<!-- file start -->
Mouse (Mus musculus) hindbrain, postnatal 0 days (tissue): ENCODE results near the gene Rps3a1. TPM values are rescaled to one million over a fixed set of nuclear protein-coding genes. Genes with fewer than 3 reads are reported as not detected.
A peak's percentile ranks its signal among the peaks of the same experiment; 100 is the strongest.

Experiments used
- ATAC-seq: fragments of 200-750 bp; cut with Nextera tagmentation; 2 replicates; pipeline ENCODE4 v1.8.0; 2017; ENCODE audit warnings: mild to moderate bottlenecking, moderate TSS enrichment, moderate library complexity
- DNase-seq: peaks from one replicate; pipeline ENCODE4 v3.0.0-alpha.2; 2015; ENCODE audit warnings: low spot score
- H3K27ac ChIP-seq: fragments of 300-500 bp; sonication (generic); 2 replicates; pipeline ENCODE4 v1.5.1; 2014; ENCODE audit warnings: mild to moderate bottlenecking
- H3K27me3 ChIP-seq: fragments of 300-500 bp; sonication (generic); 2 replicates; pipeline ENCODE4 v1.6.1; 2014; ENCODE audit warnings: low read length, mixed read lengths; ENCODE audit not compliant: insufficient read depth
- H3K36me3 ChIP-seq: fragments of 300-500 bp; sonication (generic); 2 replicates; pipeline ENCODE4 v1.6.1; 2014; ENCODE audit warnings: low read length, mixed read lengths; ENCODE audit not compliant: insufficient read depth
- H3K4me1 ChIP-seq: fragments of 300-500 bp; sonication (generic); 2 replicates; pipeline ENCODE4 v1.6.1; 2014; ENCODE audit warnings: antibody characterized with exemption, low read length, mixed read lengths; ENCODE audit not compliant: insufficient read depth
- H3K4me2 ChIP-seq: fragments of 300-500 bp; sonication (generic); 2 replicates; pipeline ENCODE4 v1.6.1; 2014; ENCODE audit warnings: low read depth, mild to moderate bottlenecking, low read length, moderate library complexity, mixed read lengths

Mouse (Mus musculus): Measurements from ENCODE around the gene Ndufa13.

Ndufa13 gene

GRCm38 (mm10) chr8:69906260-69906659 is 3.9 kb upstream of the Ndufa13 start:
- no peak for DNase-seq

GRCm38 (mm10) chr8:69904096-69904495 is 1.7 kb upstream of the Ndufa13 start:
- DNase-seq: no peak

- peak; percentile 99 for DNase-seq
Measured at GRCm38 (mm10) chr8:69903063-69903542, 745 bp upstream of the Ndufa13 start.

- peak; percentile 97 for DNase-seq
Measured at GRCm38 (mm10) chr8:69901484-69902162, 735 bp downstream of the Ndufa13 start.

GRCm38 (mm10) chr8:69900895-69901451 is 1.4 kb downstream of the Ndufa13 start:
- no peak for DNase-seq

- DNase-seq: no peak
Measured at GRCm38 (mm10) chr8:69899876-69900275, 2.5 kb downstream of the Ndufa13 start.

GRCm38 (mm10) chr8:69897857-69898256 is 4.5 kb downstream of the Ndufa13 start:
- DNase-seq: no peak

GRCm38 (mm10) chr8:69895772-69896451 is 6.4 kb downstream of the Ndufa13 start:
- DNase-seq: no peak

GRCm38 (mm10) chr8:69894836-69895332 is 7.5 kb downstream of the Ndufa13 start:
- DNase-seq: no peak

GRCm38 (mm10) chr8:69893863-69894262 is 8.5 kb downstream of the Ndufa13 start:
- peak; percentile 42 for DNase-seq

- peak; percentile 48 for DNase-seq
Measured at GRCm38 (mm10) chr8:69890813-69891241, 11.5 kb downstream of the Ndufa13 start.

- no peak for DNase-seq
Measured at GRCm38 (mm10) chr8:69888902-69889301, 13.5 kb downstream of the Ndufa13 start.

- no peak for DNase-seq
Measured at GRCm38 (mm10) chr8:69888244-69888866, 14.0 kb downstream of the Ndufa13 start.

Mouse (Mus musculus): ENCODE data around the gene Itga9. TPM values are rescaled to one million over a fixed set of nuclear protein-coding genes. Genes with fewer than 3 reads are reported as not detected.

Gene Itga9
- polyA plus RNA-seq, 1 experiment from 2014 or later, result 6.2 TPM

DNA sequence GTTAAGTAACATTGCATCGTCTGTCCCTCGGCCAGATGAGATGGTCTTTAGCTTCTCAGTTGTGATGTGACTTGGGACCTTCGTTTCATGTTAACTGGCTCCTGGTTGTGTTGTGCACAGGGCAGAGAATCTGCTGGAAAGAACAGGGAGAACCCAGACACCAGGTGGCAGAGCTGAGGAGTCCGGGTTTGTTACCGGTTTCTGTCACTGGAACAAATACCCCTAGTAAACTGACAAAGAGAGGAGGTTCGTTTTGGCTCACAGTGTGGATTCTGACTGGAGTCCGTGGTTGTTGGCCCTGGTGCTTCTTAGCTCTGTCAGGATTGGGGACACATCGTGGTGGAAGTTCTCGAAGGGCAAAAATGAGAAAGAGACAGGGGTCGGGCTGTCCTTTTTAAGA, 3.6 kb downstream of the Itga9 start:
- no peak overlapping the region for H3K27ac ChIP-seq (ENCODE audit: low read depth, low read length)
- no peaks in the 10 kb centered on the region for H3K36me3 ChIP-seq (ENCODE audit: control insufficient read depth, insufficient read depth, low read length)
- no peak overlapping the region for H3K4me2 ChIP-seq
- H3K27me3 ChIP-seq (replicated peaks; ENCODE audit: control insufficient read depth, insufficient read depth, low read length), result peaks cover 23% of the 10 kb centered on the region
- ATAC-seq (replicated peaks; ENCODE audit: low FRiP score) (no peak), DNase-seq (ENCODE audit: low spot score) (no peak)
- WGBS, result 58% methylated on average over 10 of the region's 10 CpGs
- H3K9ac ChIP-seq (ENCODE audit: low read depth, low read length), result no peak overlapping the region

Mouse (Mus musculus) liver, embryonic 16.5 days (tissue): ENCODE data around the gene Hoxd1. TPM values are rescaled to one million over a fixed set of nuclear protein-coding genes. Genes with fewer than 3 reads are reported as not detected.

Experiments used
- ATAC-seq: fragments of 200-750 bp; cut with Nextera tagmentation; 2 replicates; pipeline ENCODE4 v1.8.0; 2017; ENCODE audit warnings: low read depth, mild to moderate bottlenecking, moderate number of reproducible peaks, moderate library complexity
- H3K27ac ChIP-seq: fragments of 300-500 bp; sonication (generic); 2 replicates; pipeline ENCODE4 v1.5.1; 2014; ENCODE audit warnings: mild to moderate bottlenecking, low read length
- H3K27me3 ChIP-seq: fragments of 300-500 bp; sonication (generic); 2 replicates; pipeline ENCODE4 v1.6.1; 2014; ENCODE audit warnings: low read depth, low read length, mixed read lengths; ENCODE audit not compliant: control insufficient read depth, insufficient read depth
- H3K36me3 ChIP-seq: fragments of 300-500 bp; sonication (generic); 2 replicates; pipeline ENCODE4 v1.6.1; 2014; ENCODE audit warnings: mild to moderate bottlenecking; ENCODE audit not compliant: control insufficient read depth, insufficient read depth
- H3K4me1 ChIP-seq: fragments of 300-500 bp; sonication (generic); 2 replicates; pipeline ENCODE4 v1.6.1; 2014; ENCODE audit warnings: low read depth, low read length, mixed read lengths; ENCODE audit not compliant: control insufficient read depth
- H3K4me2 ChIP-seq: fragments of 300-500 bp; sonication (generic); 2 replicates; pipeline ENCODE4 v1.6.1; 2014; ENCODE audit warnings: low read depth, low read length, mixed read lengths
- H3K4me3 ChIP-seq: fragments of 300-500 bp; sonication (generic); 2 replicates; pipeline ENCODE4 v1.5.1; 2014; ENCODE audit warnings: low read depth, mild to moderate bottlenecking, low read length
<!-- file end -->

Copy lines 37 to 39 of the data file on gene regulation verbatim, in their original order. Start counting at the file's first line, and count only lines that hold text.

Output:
- no peak for DNase-seq
Measured at GRCm38 (mm10) chr8:69888244-69888866, 14.0 kb downstream of the Ndufa13 start.

Mouse (Mus musculus): ENCODE data around the gene Itga9. TPM values are rescaled to one million over a fixed set of nuclear protein-coding genes. Genes with fewer than 3 reads are reported as not detected.